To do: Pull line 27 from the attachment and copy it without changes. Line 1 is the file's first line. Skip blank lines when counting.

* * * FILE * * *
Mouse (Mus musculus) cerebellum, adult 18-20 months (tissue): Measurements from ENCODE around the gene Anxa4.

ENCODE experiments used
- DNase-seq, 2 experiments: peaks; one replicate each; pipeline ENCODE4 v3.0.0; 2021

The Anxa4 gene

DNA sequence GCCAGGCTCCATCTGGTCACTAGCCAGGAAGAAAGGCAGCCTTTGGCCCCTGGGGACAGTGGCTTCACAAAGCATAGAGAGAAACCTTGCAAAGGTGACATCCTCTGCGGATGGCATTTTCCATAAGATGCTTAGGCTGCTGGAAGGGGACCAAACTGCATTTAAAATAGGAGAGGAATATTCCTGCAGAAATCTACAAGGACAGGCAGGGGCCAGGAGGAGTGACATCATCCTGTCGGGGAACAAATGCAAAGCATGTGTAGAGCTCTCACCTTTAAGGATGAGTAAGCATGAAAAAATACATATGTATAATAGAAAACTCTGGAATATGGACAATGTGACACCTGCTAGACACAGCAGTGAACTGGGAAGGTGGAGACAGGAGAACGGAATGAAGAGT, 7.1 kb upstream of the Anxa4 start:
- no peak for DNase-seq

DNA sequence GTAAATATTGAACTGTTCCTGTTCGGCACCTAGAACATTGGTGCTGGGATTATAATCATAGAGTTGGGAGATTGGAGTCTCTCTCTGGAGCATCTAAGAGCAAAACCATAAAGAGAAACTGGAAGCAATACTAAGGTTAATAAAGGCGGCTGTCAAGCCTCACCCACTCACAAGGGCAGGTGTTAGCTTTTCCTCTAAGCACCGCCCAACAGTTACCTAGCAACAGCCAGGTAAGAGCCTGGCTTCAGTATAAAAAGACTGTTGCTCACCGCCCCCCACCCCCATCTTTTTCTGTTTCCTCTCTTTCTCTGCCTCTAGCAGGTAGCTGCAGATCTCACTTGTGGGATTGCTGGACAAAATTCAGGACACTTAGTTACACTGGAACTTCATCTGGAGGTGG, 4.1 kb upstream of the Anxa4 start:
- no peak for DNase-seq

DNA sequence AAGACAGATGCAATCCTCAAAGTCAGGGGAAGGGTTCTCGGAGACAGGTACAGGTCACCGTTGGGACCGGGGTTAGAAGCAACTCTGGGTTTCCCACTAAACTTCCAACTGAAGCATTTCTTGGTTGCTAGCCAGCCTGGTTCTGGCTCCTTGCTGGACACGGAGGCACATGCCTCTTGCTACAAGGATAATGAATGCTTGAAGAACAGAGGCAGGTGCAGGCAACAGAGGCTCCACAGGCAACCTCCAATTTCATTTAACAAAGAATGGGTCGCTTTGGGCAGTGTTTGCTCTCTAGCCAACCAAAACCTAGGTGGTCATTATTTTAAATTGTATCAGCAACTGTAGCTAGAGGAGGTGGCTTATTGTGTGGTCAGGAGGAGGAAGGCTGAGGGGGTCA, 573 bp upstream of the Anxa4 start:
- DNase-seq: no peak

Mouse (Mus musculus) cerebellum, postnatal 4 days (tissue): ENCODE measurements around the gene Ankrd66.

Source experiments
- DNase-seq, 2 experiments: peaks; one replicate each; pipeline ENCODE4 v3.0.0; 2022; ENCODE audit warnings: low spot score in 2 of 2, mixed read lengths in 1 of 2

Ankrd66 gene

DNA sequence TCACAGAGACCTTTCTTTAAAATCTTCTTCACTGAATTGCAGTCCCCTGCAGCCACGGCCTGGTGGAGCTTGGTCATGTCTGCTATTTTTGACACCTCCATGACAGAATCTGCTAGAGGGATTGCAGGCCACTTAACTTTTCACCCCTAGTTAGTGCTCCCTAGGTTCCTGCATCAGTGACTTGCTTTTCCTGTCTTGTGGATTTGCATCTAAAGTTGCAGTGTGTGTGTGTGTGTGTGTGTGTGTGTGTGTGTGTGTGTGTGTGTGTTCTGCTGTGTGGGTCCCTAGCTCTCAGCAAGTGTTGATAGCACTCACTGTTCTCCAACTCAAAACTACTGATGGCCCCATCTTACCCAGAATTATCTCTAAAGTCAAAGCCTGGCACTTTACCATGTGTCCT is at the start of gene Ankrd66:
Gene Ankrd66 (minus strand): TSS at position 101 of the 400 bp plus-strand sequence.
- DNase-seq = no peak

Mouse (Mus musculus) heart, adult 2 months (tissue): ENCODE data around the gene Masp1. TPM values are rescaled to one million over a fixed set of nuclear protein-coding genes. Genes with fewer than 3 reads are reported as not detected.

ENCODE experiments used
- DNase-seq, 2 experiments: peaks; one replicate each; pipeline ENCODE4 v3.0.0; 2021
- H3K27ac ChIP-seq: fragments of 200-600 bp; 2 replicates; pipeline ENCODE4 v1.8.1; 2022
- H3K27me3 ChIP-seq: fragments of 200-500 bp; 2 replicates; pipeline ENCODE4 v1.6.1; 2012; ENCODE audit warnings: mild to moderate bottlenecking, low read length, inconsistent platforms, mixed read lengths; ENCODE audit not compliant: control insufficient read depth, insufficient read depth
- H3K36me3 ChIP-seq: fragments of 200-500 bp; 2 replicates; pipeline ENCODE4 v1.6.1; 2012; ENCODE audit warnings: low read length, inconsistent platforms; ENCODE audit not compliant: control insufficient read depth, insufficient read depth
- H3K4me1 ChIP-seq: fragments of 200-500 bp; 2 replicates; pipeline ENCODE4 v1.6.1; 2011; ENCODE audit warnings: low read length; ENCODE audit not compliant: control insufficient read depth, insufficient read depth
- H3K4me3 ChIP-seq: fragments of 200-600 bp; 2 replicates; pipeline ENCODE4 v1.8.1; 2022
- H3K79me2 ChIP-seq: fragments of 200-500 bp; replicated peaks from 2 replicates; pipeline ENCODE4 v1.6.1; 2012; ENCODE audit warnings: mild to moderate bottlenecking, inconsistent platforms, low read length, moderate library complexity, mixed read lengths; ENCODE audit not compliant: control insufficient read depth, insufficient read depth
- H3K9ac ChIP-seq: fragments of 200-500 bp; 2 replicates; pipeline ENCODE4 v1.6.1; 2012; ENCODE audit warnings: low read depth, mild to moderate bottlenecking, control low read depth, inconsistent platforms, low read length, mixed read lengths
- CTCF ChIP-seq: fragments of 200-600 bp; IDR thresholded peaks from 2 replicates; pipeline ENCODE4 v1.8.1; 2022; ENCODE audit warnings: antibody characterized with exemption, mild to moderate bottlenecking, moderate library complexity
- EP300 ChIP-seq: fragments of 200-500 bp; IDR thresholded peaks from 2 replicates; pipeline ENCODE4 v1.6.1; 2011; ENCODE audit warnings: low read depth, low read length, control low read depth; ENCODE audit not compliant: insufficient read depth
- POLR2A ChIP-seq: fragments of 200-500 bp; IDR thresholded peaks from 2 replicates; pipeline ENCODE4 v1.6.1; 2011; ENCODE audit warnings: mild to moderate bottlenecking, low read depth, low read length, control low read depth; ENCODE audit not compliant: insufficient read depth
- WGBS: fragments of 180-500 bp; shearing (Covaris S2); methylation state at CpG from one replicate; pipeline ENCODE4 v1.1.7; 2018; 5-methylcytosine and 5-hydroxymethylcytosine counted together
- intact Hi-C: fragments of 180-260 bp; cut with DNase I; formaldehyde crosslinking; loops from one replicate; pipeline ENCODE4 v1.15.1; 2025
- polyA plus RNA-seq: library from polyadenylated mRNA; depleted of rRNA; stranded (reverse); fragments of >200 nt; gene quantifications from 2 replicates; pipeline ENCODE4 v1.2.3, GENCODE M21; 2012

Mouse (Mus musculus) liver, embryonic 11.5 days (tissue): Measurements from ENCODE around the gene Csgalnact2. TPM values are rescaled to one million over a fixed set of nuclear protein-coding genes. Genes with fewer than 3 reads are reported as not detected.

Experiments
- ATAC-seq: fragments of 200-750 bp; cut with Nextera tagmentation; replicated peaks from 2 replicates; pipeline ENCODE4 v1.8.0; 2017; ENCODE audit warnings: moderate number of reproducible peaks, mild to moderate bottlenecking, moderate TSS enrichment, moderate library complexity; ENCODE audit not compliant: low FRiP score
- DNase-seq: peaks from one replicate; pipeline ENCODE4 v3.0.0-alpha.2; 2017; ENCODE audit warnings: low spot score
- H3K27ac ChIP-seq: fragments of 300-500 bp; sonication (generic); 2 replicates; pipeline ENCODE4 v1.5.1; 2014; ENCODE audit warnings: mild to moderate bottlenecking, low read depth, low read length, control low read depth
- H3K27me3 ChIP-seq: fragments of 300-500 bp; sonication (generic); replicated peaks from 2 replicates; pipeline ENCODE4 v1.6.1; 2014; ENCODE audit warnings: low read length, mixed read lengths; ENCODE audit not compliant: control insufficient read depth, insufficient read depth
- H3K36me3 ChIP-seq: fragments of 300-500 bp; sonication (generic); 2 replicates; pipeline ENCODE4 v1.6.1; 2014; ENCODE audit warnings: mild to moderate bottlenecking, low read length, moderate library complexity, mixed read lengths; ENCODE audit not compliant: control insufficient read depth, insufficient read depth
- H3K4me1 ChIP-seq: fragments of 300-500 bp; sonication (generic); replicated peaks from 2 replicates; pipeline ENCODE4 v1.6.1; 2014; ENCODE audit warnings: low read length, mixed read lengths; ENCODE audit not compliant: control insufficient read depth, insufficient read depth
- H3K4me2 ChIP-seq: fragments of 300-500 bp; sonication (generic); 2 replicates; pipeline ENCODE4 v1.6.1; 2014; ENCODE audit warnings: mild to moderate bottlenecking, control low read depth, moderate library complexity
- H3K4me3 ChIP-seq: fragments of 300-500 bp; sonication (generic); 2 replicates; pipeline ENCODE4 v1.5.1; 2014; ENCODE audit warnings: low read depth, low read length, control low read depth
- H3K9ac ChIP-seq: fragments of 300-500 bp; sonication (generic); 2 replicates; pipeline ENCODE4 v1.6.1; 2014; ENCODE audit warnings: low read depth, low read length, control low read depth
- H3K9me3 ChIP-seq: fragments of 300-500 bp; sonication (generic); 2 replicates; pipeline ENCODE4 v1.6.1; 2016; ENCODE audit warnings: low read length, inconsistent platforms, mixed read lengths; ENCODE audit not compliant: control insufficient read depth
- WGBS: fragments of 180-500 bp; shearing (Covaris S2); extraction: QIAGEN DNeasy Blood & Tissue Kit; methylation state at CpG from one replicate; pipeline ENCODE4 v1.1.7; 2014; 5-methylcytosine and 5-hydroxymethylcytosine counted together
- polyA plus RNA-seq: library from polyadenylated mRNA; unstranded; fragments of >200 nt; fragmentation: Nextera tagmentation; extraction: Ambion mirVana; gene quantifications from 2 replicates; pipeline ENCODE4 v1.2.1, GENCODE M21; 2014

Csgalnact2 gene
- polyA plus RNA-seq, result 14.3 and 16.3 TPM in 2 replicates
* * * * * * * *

- H3K9ac ChIP-seq: fragments of 200-500 bp; 2 replicates; pipeline ENCODE4 v1.6.1; 2012; ENCODE audit warnings: low read depth, mild to moderate bottlenecking, control low read depth, inconsistent platforms, low read length, mixed read lengths